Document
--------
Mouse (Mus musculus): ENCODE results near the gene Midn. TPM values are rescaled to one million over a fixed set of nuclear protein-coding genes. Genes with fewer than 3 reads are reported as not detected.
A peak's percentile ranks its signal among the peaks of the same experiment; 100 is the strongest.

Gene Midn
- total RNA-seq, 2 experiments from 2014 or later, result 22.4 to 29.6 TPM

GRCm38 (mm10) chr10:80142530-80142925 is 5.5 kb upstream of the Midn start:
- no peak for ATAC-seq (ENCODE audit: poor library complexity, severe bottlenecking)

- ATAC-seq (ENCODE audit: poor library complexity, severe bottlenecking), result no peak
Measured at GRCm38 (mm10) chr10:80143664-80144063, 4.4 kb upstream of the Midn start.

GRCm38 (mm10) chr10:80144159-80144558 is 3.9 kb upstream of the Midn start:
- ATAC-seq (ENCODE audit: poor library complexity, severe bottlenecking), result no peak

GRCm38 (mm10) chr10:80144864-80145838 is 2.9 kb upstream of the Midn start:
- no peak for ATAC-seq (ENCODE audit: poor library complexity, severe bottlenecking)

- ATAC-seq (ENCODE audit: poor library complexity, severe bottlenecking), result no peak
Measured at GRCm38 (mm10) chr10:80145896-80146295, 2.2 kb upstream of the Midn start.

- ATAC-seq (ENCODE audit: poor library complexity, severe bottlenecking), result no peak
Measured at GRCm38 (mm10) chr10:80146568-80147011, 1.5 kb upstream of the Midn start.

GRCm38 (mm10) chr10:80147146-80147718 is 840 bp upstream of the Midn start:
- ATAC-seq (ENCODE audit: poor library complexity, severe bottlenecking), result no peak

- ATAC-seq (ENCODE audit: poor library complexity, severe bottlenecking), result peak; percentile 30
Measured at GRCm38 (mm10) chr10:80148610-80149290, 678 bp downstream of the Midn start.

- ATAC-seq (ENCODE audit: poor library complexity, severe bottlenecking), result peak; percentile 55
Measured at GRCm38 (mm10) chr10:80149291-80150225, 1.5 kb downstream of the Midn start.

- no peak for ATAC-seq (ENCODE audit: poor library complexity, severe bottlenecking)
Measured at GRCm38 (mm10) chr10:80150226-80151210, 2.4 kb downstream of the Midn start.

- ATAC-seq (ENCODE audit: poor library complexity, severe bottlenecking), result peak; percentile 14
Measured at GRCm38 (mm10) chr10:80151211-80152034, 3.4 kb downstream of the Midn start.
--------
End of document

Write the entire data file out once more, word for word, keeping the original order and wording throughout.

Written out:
Mouse (Mus musculus): ENCODE results near the gene Midn. TPM values are rescaled to one million over a fixed set of nuclear protein-coding genes. Genes with fewer than 3 reads are reported as not detected.
A peak's percentile ranks its signal among the peaks of the same experiment; 100 is the strongest.

Gene Midn
- total RNA-seq, 2 experiments from 2014 or later, result 22.4 to 29.6 TPM

GRCm38 (mm10) chr10:80142530-80142925 is 5.5 kb upstream of the Midn start:
- no peak for ATAC-seq (ENCODE audit: poor library complexity, severe bottlenecking)

- ATAC-seq (ENCODE audit: poor library complexity, severe bottlenecking), result no peak
Measured at GRCm38 (mm10) chr10:80143664-80144063, 4.4 kb upstream of the Midn start.

GRCm38 (mm10) chr10:80144159-80144558 is 3.9 kb upstream of the Midn start:
- ATAC-seq (ENCODE audit: poor library complexity, severe bottlenecking), result no peak

GRCm38 (mm10) chr10:80144864-80145838 is 2.9 kb upstream of the Midn start:
- no peak for ATAC-seq (ENCODE audit: poor library complexity, severe bottlenecking)

- ATAC-seq (ENCODE audit: poor library complexity, severe bottlenecking), result no peak
Measured at GRCm38 (mm10) chr10:80145896-80146295, 2.2 kb upstream of the Midn start.

- ATAC-seq (ENCODE audit: poor library complexity, severe bottlenecking), result no peak
Measured at GRCm38 (mm10) chr10:80146568-80147011, 1.5 kb upstream of the Midn start.

GRCm38 (mm10) chr10:80147146-80147718 is 840 bp upstream of the Midn start:
- ATAC-seq (ENCODE audit: poor library complexity, severe bottlenecking), result no peak

- ATAC-seq (ENCODE audit: poor library complexity, severe bottlenecking), result peak; percentile 30
Measured at GRCm38 (mm10) chr10:80148610-80149290, 678 bp downstream of the Midn start.

- ATAC-seq (ENCODE audit: poor library complexity, severe bottlenecking), result peak; percentile 55
Measured at GRCm38 (mm10) chr10:80149291-80150225, 1.5 kb downstream of the Midn start.

- no peak for ATAC-seq (ENCODE audit: poor library complexity, severe bottlenecking)
Measured at GRCm38 (mm10) chr10:80150226-80151210, 2.4 kb downstream of the Midn start.

- ATAC-seq (ENCODE audit: poor library complexity, severe bottlenecking), result peak; percentile 14
Measured at GRCm38 (mm10) chr10:80151211-80152034, 3.4 kb downstream of the Midn start.